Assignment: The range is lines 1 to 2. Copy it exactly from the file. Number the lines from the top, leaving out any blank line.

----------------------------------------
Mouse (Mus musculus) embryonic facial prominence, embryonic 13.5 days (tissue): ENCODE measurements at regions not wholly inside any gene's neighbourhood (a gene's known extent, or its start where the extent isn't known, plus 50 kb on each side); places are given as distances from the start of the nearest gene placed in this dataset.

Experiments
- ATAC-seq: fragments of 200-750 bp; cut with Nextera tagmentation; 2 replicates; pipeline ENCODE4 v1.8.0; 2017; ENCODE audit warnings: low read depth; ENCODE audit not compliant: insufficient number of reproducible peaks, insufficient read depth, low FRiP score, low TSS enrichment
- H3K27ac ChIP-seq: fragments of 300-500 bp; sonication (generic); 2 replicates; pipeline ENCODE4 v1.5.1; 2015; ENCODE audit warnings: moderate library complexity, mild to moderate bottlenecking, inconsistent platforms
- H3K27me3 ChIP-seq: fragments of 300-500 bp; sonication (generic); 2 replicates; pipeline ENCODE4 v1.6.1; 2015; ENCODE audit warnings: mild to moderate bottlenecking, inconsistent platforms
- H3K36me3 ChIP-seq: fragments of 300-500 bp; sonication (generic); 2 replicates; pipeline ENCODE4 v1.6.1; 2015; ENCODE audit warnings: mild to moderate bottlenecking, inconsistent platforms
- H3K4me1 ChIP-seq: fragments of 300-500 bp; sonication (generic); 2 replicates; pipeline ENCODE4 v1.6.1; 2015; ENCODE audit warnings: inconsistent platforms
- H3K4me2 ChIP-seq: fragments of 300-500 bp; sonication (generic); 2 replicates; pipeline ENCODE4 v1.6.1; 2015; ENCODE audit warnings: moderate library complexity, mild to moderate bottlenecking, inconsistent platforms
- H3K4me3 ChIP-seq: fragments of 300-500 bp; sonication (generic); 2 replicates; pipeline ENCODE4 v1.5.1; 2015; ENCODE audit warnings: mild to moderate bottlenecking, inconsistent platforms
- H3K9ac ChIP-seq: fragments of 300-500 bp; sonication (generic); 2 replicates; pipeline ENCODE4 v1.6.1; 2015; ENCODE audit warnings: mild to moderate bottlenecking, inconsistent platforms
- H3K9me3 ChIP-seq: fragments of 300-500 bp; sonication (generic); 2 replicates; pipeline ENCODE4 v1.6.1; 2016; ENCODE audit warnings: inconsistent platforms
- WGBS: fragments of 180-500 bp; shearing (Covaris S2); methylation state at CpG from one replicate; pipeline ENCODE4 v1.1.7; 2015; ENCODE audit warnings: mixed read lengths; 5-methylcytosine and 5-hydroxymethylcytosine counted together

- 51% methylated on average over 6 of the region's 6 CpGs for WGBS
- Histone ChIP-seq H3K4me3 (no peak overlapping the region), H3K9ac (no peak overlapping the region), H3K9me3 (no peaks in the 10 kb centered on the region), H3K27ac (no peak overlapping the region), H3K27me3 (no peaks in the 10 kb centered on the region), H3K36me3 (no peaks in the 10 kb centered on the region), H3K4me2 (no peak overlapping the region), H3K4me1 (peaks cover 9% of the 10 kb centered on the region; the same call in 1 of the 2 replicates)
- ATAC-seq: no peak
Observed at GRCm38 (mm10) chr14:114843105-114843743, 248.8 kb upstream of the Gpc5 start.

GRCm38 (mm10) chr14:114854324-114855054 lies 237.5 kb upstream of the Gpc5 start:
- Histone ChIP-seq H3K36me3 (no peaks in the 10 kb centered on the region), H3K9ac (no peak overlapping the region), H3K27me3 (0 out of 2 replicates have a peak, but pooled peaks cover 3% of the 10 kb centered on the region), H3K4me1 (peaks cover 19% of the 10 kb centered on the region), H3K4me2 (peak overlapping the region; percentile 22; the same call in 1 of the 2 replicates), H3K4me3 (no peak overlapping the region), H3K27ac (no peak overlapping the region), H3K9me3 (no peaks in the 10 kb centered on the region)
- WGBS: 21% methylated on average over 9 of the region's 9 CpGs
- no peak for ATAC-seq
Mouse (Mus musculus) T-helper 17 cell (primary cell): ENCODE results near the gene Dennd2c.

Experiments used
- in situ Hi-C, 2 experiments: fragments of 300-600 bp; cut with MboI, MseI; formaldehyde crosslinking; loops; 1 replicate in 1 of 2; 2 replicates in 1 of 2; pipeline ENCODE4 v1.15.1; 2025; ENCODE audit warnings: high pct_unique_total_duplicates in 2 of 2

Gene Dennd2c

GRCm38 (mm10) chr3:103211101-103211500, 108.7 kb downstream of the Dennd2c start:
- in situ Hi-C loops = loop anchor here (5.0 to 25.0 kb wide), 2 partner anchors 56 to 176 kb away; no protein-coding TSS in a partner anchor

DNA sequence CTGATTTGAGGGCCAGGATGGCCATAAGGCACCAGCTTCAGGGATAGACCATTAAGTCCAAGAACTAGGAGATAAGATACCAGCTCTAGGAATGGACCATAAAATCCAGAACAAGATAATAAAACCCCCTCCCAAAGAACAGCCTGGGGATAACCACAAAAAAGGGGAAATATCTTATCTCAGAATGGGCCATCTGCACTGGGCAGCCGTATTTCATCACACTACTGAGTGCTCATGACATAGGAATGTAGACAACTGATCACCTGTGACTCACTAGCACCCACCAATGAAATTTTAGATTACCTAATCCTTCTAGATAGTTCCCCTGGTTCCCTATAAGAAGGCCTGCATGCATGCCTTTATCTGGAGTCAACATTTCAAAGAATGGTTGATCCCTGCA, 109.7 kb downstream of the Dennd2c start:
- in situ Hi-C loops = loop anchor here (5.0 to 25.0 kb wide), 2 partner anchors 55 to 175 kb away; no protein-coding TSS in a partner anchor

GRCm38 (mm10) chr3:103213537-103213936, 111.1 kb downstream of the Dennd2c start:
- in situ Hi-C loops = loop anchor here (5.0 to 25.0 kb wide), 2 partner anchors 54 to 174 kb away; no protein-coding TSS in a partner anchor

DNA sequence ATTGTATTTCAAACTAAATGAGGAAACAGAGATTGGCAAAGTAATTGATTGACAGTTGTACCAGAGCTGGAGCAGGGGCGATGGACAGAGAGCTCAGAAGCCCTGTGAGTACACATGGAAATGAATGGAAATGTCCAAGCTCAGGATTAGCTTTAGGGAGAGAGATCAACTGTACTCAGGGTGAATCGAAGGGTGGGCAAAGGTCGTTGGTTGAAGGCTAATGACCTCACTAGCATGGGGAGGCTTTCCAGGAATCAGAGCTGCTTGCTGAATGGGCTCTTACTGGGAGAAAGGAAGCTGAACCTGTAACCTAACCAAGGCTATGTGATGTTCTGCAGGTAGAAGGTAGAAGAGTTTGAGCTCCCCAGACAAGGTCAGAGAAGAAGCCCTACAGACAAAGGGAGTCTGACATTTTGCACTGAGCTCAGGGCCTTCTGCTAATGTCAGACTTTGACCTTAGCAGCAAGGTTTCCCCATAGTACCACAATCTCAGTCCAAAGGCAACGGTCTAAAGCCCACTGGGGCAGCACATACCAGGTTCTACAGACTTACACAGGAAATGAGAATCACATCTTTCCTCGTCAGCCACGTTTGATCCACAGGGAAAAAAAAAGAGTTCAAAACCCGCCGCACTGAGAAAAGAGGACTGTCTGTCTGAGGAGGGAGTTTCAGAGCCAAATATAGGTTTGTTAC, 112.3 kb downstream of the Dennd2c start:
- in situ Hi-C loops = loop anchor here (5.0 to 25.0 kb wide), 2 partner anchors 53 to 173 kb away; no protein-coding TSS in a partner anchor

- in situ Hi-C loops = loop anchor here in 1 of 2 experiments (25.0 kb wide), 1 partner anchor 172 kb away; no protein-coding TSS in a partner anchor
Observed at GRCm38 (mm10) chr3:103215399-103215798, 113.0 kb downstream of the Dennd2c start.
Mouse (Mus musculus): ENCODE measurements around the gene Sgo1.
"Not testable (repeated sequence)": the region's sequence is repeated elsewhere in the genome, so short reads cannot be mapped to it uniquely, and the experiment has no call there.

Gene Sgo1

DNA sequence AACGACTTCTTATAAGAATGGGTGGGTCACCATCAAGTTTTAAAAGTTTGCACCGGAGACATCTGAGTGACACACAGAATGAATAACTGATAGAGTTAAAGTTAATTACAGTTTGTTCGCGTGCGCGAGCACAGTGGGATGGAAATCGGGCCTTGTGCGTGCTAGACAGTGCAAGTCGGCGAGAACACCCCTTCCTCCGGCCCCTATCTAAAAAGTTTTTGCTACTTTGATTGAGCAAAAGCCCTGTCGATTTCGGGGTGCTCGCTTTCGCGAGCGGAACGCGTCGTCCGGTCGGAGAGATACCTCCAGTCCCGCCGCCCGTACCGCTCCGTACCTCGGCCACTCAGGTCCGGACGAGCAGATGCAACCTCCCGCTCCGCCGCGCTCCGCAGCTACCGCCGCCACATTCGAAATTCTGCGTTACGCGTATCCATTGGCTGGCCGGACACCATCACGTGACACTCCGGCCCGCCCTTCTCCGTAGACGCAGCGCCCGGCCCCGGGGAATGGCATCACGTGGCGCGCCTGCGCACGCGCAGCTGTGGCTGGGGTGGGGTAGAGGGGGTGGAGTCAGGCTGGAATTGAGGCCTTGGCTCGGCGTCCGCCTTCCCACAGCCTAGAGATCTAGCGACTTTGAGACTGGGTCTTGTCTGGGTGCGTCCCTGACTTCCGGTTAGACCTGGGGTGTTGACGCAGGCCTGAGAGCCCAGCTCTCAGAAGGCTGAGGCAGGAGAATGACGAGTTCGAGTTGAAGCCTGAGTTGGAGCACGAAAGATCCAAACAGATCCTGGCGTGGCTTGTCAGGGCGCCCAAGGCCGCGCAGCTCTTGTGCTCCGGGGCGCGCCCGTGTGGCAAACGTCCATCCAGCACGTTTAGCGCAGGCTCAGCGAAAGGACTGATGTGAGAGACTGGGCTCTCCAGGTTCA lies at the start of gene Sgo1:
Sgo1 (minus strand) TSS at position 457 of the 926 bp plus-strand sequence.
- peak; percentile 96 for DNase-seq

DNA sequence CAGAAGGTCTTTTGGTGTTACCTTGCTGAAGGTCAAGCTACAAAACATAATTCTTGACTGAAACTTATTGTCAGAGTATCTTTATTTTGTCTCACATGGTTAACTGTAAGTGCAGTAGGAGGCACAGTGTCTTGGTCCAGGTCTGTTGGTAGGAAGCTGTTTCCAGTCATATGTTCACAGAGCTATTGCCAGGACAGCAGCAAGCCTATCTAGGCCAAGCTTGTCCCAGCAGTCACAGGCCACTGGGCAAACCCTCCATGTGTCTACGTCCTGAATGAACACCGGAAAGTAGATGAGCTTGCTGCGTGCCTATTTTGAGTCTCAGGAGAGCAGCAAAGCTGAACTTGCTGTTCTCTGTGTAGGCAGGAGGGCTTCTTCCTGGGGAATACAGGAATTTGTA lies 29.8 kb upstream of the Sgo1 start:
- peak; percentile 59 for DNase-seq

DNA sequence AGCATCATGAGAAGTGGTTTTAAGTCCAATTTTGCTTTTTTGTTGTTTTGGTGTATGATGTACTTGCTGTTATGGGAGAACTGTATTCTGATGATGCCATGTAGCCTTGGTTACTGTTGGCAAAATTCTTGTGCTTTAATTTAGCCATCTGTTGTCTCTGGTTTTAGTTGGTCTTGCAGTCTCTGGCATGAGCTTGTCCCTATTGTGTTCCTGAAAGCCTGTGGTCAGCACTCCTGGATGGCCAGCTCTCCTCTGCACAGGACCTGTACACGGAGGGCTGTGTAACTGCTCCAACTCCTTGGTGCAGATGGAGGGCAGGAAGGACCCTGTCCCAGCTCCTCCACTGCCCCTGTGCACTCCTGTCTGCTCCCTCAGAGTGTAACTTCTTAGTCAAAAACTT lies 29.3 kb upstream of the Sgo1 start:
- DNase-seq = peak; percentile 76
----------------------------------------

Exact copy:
Mouse (Mus musculus) embryonic facial prominence, embryonic 13.5 days (tissue): ENCODE measurements at regions not wholly inside any gene's neighbourhood (a gene's known extent, or its start where the extent isn't known, plus 50 kb on each side); places are given as distances from the start of the nearest gene placed in this dataset.

Experiments